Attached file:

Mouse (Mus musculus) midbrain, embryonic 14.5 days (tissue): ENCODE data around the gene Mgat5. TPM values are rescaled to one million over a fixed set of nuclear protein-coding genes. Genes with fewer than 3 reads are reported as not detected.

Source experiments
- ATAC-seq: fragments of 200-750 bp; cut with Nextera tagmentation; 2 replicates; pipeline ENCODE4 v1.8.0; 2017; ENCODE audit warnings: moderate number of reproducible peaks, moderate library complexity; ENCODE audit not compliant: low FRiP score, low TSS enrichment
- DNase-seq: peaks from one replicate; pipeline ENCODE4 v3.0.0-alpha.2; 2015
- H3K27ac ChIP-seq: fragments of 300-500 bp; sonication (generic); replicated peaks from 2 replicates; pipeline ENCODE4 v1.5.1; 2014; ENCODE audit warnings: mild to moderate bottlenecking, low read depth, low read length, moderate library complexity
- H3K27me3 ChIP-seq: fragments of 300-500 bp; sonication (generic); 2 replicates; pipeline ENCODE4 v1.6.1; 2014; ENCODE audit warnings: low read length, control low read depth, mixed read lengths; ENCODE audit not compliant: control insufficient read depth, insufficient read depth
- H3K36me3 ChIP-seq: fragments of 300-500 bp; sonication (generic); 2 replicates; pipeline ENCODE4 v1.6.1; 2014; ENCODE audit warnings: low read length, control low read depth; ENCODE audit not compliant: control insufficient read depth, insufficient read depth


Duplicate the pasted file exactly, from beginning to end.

Mouse (Mus musculus) midbrain, embryonic 14.5 days (tissue): ENCODE data around the gene Mgat5. TPM values are rescaled to one million over a fixed set of nuclear protein-coding genes. Genes with fewer than 3 reads are reported as not detected.

Source experiments
- ATAC-seq: fragments of 200-750 bp; cut with Nextera tagmentation; 2 replicates; pipeline ENCODE4 v1.8.0; 2017; ENCODE audit warnings: moderate number of reproducible peaks, moderate library complexity; ENCODE audit not compliant: low FRiP score, low TSS enrichment
- DNase-seq: peaks from one replicate; pipeline ENCODE4 v3.0.0-alpha.2; 2015
- H3K27ac ChIP-seq: fragments of 300-500 bp; sonication (generic); replicated peaks from 2 replicates; pipeline ENCODE4 v1.5.1; 2014; ENCODE audit warnings: mild to moderate bottlenecking, low read depth, low read length, moderate library complexity
- H3K27me3 ChIP-seq: fragments of 300-500 bp; sonication (generic); 2 replicates; pipeline ENCODE4 v1.6.1; 2014; ENCODE audit warnings: low read length, control low read depth, mixed read lengths; ENCODE audit not compliant: control insufficient read depth, insufficient read depth
- H3K36me3 ChIP-seq: fragments of 300-500 bp; sonication (generic); 2 replicates; pipeline ENCODE4 v1.6.1; 2014; ENCODE audit warnings: low read length, control low read depth; ENCODE audit not compliant: control insufficient read depth, insufficient read depth